If you’re creating content to draw in audiences, then average quality won’t get you very far. There’s just too much content out there and too many people putting in the hours trying to draw in your audience.
For your content marketing strategy to compete, you’re going to need outstanding content. That way, if people actually take the time to read your stuff, they’ll be willing to come back. And that, right there, is the key to content marketing. Making sure people want to come back and making sure that people talk to other people about it.
If you can get yourself into that position, you’re going to be in a golden position, where your readers naturally propagate your content for you, so that you can spend far less on the marketing and work even harder to make your content totally rock.
So what are the steps that you need to consider to make your content as high quality as possible?
Is your content aimed at your audience?
The big mistake many people make in the content marketing game is that they forget who they’re writing for. Why is that a problem? Because if you’re writing for everybody, you’re effectively writing for nobody.
After all, great content has to press the buttons of the reader, but as we’ve all got different buttons, you can’t press everybody’s buttons at the same time. Instead, you’ve got to tailor it to the people that actually matter to you.
The best way to find out what content is stirring the interest of your audience is to find out what else they are reading in large numbers. You can easily do this, for example, through the Facebook Ad Manager, which lets you specify your audience and then see what content they’re most likely to like.
Then, explore their style and make it your own.
If people struggle to access content, then they’re not going to get very far – especially as there is a constant push from other media sources for their attention. Therefore, make certain that you work on keeping it short and simple.
When you’re working with words, a great tool to use is the Hemingway app.
It will point out long sentences, an overuse of adverbs and passive voice, and more. I’ll normally type up my content and then throw it in there to see what the app thinks of my writing. Not that I always listen, of course, but I’ll generally find some sentences that I can edit down and simplify.
And the simpler my language, the easier it is for my audience to understand my ideas. And that means my content reaches further and affects more people.
The key to remember is that simple reading is not simple writing. In fact, it is quite the opposite.
Let your content cook
Don’t publish on the same day that you finish an article or a piece of content. There is just too much of a chance that some kind of mistake manages to sneak by you because you’re seeing what you want to see rather than what you actually wrote.
Instead, take a step back, sleep on it and then come back to it. Even better, get other people involved. Have a skilled editor take a look at what you’re doing. There are plenty of writing services out there that can help you. Sure, they might cost you a little bit, but then the truth is you’ve got to spend money to make money.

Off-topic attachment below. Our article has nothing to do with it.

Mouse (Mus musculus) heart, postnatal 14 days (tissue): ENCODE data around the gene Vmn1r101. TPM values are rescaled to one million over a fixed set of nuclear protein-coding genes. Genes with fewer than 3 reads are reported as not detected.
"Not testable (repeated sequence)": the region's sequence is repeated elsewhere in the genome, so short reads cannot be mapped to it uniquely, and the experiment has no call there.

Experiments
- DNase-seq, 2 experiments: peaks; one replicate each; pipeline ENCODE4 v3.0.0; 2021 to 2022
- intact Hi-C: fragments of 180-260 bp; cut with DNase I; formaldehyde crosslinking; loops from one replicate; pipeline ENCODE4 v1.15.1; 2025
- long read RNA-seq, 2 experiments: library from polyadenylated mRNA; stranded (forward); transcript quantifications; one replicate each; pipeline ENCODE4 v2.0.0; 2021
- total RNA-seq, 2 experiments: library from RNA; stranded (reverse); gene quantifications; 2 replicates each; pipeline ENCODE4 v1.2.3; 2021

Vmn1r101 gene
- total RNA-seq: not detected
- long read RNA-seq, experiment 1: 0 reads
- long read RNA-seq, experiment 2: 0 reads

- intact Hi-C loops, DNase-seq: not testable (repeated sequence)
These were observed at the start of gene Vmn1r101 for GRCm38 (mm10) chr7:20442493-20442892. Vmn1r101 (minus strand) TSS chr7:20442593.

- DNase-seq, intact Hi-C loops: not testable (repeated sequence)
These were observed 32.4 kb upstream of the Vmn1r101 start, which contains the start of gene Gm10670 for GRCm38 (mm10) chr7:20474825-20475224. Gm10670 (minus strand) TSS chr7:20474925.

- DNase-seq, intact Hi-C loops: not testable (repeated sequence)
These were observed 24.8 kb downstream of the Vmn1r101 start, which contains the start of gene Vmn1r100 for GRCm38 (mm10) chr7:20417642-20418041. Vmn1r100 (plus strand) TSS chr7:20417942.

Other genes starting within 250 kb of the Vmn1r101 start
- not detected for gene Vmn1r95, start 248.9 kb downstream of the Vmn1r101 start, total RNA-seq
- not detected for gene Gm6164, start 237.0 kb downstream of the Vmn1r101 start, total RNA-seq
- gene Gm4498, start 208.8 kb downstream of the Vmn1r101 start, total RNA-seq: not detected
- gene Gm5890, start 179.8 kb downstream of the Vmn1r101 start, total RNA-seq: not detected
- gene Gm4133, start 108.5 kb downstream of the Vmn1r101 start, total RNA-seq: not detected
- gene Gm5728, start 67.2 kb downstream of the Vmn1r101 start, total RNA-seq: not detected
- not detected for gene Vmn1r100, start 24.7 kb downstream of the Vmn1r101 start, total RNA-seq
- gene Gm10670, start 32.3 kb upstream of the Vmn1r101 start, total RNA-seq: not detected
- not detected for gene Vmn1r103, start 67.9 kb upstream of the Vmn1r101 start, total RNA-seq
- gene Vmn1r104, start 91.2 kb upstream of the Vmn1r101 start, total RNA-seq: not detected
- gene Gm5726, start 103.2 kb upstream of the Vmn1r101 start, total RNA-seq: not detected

‘But nobody cares about the occasional mistake,’ some of you might well huff. To some extent you’re right. Many people might well overlook the occasional misspelled word or tiny grammar mistake and focus on what you’re trying to say.
But not everybody. For quite a few readers, those grammar and spelling mistakes are jarring and interrupt their flow. And when that happens they stop focusing on what you’re trying to say and focus on your words instead. And that is not the key to engaging or outstanding content.
So let your content cook.
Outstanding content needs to come at the reader across several different channels. That means not just relying on text, or video, but combining them into a unified whole. After all, we all have different ways that we prefer to consume our media, and so by varying how you present your content, you’ll make sure that your reach is greater.
There is another advantage to using different channels. It means that you can recycle the really great ideas. If a post works really well as text, for example, then you can present it as an infographic, and then as a podcast.
This means that you’ll have to focus much less on coming up with the next big idea and can instead focus on what you’re doing right now. And that is the ticket to really exploring a concept well and making sure that your coverage of it is outstanding.
It isn’t just about the content. The internet is not a one-way street. Instead, it’s about creating a back and forth between yourself and your audience. If you manage to do this effectively, then your readers will feel personally engaged with you.
And that is a fantastic way to draw them in and create a real relationship.
So give your audience the opportunity to comment, to reflect, to weigh in. And when they do speak to you, make sure you use those ideas to then create the next pieces of content. Doing this will make your audience feel appreciated and speak up more.
And at that point, they’ll be handing your content ideas that you might never have thought of. That’s a great place to be.
You can’t create content in a vacuum. You always need to be thinking about whether what you’re creating actually serves the interests of your audience. Are you telling them something that they want to hear about? Are you answering the questions that they’ve got? Can they understand what you’re trying to say?
If you’ve got to admit that the answer to any of these questions is a ‘no’ then you’re not creating outstanding content. And that means that you’ve got to change your strategy. Because if your content isn’t outstanding, then you’ll drown in the cacophony that is the internet.